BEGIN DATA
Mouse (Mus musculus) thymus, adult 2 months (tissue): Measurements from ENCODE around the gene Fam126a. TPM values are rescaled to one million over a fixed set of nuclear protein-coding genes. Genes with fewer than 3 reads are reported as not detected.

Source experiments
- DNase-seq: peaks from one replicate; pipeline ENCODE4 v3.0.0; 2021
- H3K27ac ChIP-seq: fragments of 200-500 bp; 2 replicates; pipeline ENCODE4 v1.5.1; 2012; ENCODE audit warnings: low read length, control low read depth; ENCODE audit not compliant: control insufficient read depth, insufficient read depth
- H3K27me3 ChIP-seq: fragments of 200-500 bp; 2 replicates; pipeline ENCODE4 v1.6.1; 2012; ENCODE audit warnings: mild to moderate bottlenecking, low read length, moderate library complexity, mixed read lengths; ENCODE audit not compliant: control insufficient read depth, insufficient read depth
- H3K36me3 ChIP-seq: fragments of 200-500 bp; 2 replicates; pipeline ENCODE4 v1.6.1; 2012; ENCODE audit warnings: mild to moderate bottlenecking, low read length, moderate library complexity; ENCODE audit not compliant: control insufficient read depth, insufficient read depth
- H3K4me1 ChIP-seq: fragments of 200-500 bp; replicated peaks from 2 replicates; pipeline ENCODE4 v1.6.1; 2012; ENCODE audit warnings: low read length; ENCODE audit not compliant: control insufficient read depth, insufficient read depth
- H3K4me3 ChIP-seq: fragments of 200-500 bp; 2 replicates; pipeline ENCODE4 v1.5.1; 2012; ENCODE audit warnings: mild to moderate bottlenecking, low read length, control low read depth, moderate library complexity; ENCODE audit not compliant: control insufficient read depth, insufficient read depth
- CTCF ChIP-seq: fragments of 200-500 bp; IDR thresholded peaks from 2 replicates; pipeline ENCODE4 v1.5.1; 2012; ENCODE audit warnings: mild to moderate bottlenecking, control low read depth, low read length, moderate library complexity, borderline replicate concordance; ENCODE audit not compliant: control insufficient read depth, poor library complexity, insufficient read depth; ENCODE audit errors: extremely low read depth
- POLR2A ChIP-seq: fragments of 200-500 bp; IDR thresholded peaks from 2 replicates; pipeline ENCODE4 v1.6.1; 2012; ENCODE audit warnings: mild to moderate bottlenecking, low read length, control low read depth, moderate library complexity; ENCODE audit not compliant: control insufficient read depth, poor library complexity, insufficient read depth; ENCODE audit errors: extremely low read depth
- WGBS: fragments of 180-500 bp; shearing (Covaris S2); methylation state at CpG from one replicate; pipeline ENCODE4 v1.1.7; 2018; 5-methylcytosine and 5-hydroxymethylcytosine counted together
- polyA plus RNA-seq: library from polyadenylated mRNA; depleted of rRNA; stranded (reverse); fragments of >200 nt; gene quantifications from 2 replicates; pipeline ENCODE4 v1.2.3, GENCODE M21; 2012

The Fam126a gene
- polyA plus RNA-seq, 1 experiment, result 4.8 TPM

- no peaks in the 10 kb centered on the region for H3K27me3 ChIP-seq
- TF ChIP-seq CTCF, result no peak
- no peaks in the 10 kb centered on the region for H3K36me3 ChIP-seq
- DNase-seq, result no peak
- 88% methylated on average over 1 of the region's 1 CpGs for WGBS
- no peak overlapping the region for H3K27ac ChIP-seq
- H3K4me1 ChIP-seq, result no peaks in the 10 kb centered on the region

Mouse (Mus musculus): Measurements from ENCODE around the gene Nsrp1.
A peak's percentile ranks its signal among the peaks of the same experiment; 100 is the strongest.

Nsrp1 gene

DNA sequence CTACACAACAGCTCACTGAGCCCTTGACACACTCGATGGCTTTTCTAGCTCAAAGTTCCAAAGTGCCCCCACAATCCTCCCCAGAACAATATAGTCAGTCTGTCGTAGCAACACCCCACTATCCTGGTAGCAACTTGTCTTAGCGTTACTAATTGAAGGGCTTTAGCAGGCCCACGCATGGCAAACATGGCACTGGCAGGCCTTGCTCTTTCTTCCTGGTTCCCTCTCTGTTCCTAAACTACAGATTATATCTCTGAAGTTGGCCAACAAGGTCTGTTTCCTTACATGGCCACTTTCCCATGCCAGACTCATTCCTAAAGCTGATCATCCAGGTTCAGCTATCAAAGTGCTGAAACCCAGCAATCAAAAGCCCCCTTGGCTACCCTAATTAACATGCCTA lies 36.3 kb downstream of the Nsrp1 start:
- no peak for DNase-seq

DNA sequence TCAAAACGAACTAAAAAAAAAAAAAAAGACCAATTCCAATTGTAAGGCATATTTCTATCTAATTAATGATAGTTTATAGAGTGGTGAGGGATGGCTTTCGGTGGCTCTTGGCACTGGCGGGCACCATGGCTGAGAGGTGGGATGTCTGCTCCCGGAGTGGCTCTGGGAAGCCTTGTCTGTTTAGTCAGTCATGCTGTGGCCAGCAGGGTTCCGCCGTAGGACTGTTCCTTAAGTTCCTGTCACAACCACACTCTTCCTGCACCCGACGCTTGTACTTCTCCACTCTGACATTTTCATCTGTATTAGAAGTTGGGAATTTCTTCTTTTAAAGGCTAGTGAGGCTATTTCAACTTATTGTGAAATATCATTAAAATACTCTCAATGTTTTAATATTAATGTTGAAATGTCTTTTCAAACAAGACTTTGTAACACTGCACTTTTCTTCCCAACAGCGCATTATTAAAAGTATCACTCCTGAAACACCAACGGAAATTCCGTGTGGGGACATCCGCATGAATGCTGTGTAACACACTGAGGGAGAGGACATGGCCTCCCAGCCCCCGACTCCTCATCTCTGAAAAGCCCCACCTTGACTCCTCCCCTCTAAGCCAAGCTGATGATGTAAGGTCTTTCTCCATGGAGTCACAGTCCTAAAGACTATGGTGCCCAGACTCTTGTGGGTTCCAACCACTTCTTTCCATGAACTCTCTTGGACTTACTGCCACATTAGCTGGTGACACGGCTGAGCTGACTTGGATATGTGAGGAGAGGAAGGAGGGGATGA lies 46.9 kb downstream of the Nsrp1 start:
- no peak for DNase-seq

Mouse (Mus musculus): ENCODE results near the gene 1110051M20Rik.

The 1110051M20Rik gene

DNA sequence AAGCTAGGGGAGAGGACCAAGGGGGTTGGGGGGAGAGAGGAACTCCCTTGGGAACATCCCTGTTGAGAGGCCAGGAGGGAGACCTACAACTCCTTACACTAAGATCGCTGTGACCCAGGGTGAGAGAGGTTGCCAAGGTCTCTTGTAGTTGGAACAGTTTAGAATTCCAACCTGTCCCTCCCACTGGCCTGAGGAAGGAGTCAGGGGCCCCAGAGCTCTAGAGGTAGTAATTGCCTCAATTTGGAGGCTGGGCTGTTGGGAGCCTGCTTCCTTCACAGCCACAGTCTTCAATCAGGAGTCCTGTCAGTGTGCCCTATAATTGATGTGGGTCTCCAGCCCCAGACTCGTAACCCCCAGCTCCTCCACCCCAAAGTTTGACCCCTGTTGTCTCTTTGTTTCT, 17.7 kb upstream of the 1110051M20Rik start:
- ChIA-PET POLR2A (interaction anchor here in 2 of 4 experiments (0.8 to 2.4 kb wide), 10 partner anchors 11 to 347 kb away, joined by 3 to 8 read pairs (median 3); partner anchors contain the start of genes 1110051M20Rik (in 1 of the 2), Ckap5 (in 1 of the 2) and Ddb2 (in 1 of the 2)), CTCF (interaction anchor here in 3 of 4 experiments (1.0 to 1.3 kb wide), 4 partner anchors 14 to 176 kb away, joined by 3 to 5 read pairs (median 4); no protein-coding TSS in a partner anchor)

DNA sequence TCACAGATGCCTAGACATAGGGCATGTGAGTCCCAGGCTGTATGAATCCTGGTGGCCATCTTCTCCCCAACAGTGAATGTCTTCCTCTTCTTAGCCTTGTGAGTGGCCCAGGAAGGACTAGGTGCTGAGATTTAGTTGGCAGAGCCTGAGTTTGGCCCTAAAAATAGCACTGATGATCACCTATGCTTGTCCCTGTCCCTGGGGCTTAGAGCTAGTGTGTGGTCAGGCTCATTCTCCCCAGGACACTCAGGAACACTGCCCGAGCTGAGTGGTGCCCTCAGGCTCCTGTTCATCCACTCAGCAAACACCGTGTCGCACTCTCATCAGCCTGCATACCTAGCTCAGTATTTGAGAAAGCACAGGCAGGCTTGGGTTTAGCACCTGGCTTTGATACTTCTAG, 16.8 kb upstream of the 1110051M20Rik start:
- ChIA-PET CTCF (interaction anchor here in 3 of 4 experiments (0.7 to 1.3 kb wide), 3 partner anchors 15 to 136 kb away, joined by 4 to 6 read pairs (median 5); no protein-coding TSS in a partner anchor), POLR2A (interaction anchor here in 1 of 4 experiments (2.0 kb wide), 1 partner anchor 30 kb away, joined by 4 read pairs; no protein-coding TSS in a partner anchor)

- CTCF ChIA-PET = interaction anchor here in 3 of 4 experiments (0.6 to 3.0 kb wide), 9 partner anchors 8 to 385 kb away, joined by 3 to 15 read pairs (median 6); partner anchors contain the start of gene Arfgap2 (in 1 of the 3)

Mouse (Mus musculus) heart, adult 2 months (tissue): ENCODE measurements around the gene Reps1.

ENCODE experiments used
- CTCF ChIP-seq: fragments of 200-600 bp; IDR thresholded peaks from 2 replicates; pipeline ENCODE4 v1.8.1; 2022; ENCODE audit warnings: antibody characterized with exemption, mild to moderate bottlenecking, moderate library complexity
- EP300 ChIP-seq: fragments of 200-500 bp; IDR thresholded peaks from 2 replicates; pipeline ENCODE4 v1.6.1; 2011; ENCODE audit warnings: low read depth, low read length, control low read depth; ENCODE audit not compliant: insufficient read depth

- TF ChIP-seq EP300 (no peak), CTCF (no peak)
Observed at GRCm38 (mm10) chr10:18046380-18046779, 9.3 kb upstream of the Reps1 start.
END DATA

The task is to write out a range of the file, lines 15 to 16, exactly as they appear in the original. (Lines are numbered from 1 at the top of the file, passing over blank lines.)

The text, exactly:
- no peaks in the 10 kb centered on the region for H3K27me3 ChIP-seq
- TF ChIP-seq CTCF, result no peak